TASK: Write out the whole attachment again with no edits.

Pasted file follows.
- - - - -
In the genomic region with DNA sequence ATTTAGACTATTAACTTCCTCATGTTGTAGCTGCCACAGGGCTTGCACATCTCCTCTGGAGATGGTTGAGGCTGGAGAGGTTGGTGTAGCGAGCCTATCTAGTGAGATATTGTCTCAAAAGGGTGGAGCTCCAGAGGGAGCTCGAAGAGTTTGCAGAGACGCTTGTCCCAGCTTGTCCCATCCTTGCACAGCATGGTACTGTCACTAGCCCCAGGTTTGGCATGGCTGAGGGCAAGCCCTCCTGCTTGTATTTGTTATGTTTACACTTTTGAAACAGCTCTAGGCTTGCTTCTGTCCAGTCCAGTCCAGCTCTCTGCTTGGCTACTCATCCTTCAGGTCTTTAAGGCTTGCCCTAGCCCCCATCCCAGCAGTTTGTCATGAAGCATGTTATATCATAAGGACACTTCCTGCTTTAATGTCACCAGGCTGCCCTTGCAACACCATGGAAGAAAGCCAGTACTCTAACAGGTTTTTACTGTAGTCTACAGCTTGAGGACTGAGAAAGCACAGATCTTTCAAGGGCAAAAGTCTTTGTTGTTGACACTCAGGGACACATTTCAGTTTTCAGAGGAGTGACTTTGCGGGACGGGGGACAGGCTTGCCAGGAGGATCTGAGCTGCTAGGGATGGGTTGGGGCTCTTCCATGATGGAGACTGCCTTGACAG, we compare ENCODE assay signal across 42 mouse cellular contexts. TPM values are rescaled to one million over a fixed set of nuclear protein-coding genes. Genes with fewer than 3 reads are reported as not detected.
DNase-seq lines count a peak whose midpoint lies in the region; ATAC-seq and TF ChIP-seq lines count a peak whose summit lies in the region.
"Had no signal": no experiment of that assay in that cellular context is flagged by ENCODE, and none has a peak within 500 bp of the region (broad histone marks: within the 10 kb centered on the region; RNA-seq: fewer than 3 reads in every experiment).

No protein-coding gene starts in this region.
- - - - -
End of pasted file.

In the genomic region with DNA sequence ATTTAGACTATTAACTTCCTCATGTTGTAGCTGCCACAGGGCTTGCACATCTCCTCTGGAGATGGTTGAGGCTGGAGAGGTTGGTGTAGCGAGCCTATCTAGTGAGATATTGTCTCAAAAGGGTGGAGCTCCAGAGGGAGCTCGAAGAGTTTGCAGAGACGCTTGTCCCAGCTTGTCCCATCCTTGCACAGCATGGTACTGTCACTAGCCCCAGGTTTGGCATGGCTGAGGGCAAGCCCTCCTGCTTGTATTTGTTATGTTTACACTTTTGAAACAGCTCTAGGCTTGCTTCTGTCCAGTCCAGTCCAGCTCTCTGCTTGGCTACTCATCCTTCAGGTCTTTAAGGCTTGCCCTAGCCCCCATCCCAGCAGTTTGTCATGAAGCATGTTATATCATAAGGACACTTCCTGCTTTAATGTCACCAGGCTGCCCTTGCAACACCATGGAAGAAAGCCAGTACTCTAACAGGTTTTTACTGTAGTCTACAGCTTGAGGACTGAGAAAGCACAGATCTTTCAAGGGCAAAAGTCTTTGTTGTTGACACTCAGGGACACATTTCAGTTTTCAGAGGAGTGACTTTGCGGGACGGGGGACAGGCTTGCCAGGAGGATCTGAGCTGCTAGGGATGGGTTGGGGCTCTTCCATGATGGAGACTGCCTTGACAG, we compare ENCODE assay signal across 42 mouse cellular contexts. TPM values are rescaled to one million over a fixed set of nuclear protein-coding genes. Genes with fewer than 3 reads are reported as not detected.
DNase-seq lines count a peak whose midpoint lies in the region; ATAC-seq and TF ChIP-seq lines count a peak whose summit lies in the region.
"Had no signal": no experiment of that assay in that cellular context is flagged by ENCODE, and none has a peak within 500 bp of the region (broad histone marks: within the 10 kb centered on the region; RNA-seq: fewer than 3 reads in every experiment).

No protein-coding gene starts in this region.